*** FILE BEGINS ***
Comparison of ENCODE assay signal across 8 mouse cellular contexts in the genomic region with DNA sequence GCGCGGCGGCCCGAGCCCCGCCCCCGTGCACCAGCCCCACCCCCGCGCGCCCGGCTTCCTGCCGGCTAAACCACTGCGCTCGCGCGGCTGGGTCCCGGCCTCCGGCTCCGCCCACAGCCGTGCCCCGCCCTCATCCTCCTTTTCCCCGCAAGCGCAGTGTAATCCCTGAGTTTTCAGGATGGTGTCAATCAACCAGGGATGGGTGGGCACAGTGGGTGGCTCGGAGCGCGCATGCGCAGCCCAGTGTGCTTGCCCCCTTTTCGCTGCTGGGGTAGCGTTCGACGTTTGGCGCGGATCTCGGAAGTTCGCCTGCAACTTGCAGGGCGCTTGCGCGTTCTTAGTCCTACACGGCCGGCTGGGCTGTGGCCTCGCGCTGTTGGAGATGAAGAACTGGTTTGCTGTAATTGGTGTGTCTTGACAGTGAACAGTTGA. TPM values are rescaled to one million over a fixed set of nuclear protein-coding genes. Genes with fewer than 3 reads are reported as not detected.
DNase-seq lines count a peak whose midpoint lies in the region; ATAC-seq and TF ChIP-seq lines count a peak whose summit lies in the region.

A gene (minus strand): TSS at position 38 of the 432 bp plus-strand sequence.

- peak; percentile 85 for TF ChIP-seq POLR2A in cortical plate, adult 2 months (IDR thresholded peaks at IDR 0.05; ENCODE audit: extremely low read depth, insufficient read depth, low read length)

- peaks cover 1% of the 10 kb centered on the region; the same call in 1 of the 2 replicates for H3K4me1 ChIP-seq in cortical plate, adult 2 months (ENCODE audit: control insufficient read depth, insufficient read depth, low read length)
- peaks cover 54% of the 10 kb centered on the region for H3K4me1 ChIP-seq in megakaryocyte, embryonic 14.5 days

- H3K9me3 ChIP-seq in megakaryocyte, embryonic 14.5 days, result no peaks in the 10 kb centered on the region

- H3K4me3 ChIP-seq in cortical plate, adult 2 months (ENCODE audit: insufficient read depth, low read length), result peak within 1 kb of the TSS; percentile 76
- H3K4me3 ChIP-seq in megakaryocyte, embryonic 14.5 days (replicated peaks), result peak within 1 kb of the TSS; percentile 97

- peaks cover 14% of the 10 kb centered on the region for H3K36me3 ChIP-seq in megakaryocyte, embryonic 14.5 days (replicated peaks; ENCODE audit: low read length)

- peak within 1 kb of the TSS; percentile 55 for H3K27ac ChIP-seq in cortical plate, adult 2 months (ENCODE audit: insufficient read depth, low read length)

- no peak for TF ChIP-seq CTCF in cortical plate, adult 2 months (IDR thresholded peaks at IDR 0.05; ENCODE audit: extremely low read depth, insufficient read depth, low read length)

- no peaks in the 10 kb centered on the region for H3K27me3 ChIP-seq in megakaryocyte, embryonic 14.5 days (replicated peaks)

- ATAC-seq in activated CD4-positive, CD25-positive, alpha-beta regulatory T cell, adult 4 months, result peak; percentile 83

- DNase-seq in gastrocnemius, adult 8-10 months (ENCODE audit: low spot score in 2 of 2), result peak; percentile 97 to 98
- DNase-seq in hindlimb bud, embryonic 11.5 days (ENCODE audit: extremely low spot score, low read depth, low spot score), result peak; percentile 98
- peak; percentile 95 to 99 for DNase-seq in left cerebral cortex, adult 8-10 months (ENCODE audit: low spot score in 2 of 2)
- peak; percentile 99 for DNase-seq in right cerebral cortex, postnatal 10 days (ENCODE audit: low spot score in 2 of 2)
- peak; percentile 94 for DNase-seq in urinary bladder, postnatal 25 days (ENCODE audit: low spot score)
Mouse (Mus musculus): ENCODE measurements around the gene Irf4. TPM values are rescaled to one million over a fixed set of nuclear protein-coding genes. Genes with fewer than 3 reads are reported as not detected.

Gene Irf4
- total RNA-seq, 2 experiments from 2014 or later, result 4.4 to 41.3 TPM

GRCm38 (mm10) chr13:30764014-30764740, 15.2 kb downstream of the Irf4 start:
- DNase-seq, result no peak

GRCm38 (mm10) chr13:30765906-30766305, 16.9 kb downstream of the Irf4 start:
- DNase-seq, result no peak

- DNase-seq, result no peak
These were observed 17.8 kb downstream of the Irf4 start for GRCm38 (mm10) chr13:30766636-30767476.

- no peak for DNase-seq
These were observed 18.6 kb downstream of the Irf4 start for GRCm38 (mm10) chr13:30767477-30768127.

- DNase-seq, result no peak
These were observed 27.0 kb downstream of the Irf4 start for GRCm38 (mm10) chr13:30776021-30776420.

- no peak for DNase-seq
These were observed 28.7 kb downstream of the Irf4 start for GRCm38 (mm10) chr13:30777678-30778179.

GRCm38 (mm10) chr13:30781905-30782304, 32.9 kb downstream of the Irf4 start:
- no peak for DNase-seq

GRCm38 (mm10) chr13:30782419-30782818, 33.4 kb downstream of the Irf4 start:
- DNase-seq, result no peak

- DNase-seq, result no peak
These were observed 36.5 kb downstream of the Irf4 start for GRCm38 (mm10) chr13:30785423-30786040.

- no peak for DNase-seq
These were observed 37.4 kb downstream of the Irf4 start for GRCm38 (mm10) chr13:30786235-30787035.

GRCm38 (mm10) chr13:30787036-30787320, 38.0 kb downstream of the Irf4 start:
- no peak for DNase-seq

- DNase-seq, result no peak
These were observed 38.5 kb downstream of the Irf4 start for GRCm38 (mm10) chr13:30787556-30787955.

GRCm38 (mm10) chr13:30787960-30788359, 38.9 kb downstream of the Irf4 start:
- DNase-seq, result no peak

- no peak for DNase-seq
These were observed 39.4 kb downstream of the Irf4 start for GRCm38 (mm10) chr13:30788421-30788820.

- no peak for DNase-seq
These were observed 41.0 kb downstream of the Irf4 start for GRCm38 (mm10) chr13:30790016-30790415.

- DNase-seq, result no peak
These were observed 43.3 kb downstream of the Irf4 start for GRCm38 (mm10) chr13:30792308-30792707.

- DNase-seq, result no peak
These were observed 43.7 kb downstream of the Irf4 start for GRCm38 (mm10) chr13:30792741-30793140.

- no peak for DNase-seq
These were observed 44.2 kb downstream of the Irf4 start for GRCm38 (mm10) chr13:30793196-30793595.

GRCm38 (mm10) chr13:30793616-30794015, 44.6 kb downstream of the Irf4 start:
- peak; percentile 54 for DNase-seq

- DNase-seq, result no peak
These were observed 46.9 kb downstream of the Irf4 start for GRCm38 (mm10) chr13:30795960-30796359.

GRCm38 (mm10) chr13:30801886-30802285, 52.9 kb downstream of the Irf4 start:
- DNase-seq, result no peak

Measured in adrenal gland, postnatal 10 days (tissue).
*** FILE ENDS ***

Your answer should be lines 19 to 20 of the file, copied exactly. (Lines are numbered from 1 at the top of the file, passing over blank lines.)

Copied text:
- peak; percentile 94 for DNase-seq in urinary bladder, postnatal 25 days (ENCODE audit: low spot score)
Mouse (Mus musculus): ENCODE measurements around the gene Irf4. TPM values are rescaled to one million over a fixed set of nuclear protein-coding genes. Genes with fewer than 3 reads are reported as not detected.